Play Reading in English – A Christmas Carol by John Mortimer
HK English Speaking Union
- Mon 15-12-2014 7:15 PM - 2 h
'Once upon a time - of all the good days of the year, on Christmas Eve - Scrooge sits busy in his counting-house'. This is the story of the miser, Ebenezer Scrooge, whose partner Jacob Marley has just died and whose already parsimonious existence is narrowed to the point of bitter misanthropy and downright meanness by his solitude and money-worship. He blatantly exploits his wage-slave clerk, the long-suffering Bob Cratchit, whose small son, Tim, is crippled but remains cheerful, and he has no regard for or sympathy with unprofitable Christmas sentiments such as goodwill to all men, which he dismisses as 'humbug'.
The story which became one of author Charles Dickens most popular works is a Christmas parable that has long endured and inevitably been adapted into various media. However, John Mortimer, creator of the fictional barrister Rumpole of the Bailey and author of popular plays, such as The Dock Brief and A Voyage Round My Father produced arguably the best version in the Royal Shakespeare Company production in the early 1990s, in its ensemble cast portraying city life in all its variety.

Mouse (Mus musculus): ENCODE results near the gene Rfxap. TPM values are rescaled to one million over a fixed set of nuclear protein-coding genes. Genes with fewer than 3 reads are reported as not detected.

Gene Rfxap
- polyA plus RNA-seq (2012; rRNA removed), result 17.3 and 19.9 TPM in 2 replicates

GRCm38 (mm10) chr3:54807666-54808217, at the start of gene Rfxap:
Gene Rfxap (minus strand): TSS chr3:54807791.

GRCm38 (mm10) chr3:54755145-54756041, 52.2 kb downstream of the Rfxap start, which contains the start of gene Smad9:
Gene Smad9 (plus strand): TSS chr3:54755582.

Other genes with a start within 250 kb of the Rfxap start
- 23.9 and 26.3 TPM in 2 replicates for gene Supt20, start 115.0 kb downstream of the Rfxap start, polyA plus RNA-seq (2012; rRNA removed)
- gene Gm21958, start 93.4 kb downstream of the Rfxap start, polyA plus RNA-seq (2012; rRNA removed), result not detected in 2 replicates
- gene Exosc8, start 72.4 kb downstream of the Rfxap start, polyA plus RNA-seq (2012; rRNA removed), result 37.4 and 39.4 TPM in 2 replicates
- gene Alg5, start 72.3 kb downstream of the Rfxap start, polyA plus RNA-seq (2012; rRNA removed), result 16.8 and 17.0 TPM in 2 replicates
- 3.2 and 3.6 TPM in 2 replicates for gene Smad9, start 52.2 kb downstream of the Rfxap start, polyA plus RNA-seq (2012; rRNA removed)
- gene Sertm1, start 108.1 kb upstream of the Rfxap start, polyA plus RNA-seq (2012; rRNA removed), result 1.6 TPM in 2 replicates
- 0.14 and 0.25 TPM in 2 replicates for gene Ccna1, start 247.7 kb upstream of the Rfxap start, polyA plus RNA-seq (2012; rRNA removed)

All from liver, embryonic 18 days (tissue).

The play is not unlike another popular adaptation of the Dickens novel The Life and Adventures of Nicholas Nickleby, one of the author's earliest literary efforts. It combines the characteristics of the skinflint of that novel, Ralph Nickleby, with the philanthropist businessmen, the Cheeryble twins, in a single persona, namely Scrooge himself. The latter experiences an epiphany in the supernatural events of the play, coming face-to-face with the ghost of his deceased partner who warns him of the consequences of his hard-hearted and calculating attitude to life. He also meets the spirits of Christmas past, present and future personified, and gradually learns a lesson that is more valuable than all the money he has accumulated. Thus, unlike Nicholas's cold-hearted Uncle Ralph, Scrooge finds that it is not too late to repent of his ways, and that redemption is still possible for him.
There is an obvious message in the play for today's 'greed-is-good', neoliberal-capitalist countries, and looking closer to home, we can detect more than a hint of Scrooge's initial 'bah-humbug!' response to poverty and misery in the recent statement to the New York Times by the Hong Kong Chief Executive, C.Y. Leung which manifested contemptuous indifference to the rights, aspirations and living standards of poorer Hong Kong citizens. Mortimer's play and the story on which it is based continue to say something to us, because it is more than a 19th century fable, but an allegory for any society in any age about the universal human spirit of generosity and the need to preserve it.
Play reading will be conducted in English.